Row over bid to mark 100th anniversary of NI

A motion to commemorate the centenary of the Northern Ireland state was passed by a majority unionist vote at Armagh, Banbridge and Craigavon Council with nationalists vehemently opposed.

Friday, 29th March 2019, 10:55 am
Updated Friday, 29th March 2019, 10:56 am
Cllr Mark Baxter

It was brought by the DUP’s Mark Baxter, who said it aims to celebrate the 100th anniversary of the inception of NI but denied there was any wish to be divisive.

However, nationalists across the council united to disagree with the motion, branding partition a ‘failed entity’ and the motion a ‘sham fight’.

The motion was passed with 22 votes for and 13 against - mostly along unionist/nationalist lines.

Sinn Fein Cllr Catherine Nelson

Proposing the motion, Cllr Baxter said the 100th anniversary will be ‘a momentous occasion in our nation’s history’.

“I brought this motion not to divide but to reflect on and to celebrate all that is good about our magnificent country and to highlight all those things that unite us

“There is a great opportunity to not just to celebrate our rich industrial heritage but to look to the potential of business, the economy and industry in Northern Ireland,

“Any celebration agreed for Northern Ireland’s 100th birthday should reflect on its great strengths and on what makes Northern Ireland a great place to live, work, visit and invest in. Sometimes we forget this, but we have a wonderful, rich and vibrant industrial heritage in this part of the world. We should be immensely proud of people from here, and the entrepreneurial spirit shown

“We also have excelled in the world of sport producing the world’s best. We only have to think of George Best, Alex Higgins, Rory McIlroy, Jonathan Rea and Colin Turkington to name but only a few

“We also must look at and reflect on the history not less because our very council area shares a name with those instrumental in the formation of Northern Ireland namely Lord Craigavon

“I trust as a council we will make 2021 a year to remember and continue to promote all that is great about Northern Ireland.”

However, nationalists were unimpressed with the motion.

SDLP Cllr Joe Nelson said: “It hardly comes as a surprise that we as nationalists would not see this in the same light.

“Anything that commemorates the partition of Ireland, nationalists would have a problem with.”

Cllr Nelson said it was not so long ago that NI was a ‘cold place for Catholics’ who ‘were denied even playing on a swing on a Sunday’.

He said the Good Friday Agreement was a long and hard fight but it had been ‘sidelined’ by the DUP. He branded NI as a ‘failed entity

Independent unionist Paul Berry condemned the ‘hatred that has been shared’ in the chamber.

He accused nationalists of having a ‘victim-type story’ and said ‘not too many of us will forget the bad days of the IRA’.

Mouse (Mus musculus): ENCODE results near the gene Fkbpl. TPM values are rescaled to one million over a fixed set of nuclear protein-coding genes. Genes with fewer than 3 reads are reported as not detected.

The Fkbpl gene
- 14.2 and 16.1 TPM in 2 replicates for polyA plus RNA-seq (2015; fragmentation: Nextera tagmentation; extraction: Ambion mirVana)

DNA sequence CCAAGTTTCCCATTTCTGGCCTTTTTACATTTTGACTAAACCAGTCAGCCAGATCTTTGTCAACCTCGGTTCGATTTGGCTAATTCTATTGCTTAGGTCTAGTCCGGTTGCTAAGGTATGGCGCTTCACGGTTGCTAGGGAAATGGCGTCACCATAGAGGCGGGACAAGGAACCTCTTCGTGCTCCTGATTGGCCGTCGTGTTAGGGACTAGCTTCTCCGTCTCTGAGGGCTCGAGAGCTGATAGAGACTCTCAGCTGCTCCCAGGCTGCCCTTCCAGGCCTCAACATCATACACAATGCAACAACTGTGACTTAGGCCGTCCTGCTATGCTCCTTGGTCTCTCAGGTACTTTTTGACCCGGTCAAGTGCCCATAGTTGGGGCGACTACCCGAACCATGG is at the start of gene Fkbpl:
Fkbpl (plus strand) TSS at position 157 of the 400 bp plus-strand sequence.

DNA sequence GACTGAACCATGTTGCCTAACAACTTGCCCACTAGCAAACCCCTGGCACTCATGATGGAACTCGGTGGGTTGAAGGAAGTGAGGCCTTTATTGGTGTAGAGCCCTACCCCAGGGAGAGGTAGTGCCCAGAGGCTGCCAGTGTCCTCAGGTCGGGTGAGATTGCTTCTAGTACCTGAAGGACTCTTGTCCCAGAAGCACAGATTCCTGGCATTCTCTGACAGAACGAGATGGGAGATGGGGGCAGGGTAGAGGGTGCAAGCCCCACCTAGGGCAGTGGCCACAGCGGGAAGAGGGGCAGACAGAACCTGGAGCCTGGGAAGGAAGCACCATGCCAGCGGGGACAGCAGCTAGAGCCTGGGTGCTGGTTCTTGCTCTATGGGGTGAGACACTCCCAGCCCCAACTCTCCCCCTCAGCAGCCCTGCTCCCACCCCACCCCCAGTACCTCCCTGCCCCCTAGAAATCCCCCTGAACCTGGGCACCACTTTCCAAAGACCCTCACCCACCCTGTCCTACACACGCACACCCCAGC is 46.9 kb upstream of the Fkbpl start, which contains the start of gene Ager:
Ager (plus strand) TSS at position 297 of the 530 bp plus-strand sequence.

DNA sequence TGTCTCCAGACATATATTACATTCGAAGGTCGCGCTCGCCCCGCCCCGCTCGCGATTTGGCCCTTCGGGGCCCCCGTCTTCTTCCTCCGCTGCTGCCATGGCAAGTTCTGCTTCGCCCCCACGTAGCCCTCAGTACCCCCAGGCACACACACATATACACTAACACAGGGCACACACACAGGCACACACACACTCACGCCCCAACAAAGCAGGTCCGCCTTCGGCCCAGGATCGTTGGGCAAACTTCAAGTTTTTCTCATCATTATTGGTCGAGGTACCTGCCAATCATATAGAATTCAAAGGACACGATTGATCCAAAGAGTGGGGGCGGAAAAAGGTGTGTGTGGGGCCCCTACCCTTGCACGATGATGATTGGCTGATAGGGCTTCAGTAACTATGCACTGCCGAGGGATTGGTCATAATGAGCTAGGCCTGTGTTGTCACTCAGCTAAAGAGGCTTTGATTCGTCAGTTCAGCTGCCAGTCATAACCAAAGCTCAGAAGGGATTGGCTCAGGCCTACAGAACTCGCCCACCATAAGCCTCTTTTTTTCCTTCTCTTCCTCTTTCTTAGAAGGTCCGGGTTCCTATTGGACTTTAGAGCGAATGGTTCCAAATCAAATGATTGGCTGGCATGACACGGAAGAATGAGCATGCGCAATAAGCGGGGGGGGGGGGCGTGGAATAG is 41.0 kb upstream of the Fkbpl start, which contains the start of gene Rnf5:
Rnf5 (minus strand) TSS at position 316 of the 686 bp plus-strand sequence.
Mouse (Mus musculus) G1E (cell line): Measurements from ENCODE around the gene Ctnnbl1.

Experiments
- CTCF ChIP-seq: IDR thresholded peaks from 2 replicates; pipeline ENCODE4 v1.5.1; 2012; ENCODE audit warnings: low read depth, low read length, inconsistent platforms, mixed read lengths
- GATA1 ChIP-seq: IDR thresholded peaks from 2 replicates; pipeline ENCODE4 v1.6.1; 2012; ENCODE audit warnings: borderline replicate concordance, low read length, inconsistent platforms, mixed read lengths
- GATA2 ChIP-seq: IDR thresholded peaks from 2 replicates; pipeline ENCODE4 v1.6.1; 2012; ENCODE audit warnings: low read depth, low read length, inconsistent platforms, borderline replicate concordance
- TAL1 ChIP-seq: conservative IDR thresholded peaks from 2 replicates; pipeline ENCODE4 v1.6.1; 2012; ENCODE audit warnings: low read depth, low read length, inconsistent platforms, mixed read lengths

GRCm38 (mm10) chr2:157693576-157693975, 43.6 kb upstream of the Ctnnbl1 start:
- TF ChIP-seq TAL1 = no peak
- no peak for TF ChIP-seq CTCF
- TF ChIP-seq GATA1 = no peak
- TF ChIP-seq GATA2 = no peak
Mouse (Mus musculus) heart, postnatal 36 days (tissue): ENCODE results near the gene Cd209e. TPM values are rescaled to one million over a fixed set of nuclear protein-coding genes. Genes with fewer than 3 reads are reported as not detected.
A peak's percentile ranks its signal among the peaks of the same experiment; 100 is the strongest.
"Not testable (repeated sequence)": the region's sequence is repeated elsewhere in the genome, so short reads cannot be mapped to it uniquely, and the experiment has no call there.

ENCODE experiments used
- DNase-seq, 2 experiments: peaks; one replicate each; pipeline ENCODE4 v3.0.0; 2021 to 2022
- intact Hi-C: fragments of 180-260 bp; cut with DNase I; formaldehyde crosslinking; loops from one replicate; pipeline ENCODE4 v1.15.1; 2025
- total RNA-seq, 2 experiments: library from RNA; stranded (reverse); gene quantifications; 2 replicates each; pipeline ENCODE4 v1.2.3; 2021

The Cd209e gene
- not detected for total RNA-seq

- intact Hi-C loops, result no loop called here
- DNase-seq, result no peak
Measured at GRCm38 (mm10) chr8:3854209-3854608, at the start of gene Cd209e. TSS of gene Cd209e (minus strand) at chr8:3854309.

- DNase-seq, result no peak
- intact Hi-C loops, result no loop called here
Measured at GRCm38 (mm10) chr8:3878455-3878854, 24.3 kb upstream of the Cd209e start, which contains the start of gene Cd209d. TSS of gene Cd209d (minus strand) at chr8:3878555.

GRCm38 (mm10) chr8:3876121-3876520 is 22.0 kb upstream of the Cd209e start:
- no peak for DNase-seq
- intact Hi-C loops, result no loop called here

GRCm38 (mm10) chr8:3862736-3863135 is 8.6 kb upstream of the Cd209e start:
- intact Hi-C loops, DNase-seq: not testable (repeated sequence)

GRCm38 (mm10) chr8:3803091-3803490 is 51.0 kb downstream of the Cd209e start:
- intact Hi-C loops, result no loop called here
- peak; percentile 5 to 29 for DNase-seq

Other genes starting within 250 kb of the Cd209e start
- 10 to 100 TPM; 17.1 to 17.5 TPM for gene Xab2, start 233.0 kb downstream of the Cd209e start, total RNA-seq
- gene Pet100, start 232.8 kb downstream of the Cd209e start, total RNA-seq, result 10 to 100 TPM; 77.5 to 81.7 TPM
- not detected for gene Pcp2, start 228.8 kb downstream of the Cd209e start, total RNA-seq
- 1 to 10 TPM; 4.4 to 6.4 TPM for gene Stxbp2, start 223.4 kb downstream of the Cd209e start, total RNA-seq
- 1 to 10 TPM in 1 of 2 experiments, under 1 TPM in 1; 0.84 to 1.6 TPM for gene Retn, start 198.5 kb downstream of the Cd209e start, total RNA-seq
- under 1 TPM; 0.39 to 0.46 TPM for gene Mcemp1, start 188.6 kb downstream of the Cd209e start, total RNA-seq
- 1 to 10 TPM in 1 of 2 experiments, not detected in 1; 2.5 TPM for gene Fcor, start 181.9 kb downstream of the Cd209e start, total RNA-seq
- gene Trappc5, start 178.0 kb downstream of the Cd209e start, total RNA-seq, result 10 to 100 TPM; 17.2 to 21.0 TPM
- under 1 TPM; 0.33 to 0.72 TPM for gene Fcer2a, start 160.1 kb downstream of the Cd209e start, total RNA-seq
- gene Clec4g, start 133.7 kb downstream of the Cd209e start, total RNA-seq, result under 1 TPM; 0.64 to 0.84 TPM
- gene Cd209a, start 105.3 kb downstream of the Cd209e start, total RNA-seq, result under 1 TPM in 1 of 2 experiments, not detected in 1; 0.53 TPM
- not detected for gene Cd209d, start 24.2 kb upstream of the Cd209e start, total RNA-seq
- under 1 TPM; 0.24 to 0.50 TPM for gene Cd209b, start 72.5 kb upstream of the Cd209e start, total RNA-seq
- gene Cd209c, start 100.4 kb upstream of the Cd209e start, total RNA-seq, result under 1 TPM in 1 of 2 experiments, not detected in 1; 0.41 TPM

“Sinn Fein have lived off the fat of the British government for years.”

Ulster Unionist Cllr Jim Speers supported the motion saying the council should reflect on the many achievements of NI.

SDLP Cllr Thomas O’Hanlon described the motion as a ‘sham fight’

Speaking after the meeting Sinn Féin Cllr Catherine Nelson said: “A motion to ABC Council by the DUP to celebrate a century of the Northern state was an attempt to rewrite the history of the brutality, discrimination and repression created by partition.

“Partition is characterised by conflict, death, collusion, a lack of truth and justice and rights denied to the LGBT community, Irish language speakers & women.

“The motion is typical of this unionist-dominated council which continues to ignore and treat with contempt other perspectives and experiences.

“A council that has spent £40,000 on ceremonial robes, £90,000 for Queen Elizabeth’s birthday celebration and £250,000 for a narrow perspective of World War 1 related events now wants to isolate Nationalists and Republicans further with this additional frivolous spend.

“A century of partition witnesses led half a century of unionist misrule, institutionalised structural and regional inequalities which will take generations to reverse.

“The forced partition of Ireland failed both working class Protestants and Catholics on both sides of the border.

“Those who faced the brunt of the Orange State will see nothing to celebrate and we concur.

“The failure of partition should not be celebrated.”

Aontu Cllr Fergal Lennon said: “The partition of Ireland has had a dramatic and negative effect on the economy and society of the north of Ireland. The government in London has ignored the economy in the north for generations and with the threat of Brexit we need to start to reverse the division on this island. The all Ireland economy is the best way to ameliorate the threat of Brexit. We now need to create an all Ireland convention to map out what Irish unity will look like.”